Saturday, February 21, 2015

Lenten Meditation IV

inspired by Isaiah 58:9-14

One of my hot  button issues lately has been the drive to require drug testing for welfare recipients. A lot of otherwise well-meaning people - Christians included - seem to think this is a good idea. Why would we provide the wherewithal to drug users to purchase more drugs? It even seems logical . . . if you don't think about it overmuch.

I think it's a terrible idea. Here's why:

  • At the heart of this notion is the supposition that drug users are somehow rewarded by their drug use. They lay around in a substance induced state of euphoria and do nothing to lift themselves out of the morass they have created for themselves. They are somehow thus better off than the rest of us who have to work and struggle to provide for our families. I submit that drug users are not better off than the rest of us, and that drug use, while it may be viewed as a problem, is also the symptom of a larger problem - one that is not cured by the removal of drugs from the formula.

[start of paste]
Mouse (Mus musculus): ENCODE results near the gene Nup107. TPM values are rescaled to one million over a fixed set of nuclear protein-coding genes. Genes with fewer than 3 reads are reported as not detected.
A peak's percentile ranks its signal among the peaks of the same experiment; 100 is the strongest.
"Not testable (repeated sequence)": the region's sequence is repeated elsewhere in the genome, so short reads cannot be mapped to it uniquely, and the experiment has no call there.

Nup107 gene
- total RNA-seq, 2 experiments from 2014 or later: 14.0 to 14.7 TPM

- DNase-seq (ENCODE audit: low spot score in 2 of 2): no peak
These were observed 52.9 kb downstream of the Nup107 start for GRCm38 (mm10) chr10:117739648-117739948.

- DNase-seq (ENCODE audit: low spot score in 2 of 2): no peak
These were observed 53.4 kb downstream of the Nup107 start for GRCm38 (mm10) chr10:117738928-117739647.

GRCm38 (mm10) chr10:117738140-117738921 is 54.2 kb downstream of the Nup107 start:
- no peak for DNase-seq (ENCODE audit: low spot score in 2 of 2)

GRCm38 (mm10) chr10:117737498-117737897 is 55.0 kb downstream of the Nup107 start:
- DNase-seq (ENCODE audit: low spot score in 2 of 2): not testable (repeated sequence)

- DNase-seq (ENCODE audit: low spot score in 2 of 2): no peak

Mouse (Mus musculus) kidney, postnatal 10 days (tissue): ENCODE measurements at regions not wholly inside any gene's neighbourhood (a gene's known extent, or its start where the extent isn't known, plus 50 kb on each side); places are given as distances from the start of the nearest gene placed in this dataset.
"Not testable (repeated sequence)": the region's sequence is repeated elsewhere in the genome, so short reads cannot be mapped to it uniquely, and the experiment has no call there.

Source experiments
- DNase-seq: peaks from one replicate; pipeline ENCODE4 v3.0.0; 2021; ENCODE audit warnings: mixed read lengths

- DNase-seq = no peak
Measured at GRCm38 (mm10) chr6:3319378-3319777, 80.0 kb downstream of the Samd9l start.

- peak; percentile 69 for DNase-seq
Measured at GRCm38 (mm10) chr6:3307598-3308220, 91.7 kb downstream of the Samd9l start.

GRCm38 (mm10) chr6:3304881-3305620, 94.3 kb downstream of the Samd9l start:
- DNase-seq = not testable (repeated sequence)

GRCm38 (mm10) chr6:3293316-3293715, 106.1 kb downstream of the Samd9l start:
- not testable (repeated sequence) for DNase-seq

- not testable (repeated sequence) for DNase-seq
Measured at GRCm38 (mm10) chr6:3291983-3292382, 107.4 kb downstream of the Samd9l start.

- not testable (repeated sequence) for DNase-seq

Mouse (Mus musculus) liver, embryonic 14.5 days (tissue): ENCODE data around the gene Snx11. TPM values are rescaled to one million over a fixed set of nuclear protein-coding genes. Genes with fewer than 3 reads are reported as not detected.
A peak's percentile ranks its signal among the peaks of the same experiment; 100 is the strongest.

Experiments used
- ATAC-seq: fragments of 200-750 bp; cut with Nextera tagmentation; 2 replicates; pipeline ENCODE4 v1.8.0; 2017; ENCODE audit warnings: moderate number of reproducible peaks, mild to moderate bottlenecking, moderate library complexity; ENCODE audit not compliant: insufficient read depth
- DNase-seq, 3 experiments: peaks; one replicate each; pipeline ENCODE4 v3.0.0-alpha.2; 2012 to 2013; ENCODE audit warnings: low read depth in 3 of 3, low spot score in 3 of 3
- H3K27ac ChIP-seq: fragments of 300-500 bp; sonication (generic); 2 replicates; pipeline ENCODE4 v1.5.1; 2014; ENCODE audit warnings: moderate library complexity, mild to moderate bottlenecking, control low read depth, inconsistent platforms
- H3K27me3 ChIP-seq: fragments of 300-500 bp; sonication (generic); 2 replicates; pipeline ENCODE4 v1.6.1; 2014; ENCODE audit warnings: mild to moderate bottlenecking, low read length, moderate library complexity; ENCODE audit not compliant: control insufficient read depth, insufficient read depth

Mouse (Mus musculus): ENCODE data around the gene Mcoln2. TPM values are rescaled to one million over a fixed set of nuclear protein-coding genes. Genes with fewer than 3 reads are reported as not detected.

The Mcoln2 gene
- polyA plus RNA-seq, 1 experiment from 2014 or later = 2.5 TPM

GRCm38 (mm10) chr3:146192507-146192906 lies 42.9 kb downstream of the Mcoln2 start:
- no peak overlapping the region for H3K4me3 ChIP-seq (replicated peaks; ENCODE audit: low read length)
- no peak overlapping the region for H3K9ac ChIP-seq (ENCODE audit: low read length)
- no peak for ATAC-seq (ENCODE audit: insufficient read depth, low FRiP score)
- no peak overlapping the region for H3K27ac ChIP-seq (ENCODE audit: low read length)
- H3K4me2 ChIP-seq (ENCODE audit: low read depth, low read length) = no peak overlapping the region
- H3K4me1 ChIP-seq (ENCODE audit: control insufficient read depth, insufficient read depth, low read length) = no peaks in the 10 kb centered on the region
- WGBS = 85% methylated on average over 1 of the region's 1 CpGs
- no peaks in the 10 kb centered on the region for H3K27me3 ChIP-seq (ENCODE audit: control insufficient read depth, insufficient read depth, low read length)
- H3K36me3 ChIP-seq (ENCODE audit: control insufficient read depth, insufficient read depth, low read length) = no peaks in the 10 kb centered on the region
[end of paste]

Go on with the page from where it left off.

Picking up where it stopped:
• Drug users support - not very well I'll agree, but support nonetheless - children who are not drug users and who did not ask to live with or depend on drug users for their sustenance. Denying assistance to families based on the drug use of the parents punishes innocent children. This is the kind of policy position that only perpetuates the problems and indeed makes them worse than they were. 
  • In states where laws have already been passed to require drug testing to qualify for public assistance, the costs of administering the programs have thus far outweighed the savings afforded by withholding welfare. The reason? The actual incidence of drug abuse among welfare recipients is very low. In my own state of Florida the chief beneficiaries of the drug testing program has been the companies who get paid to provide the testing. One of these is owned by the wife of our governor. This is pretty much the exact opposite of 'removing the yoke from our midst and pouring ourselves out for the hungry.' 
As always, Lent is a good opportunity to reassess our thinking.

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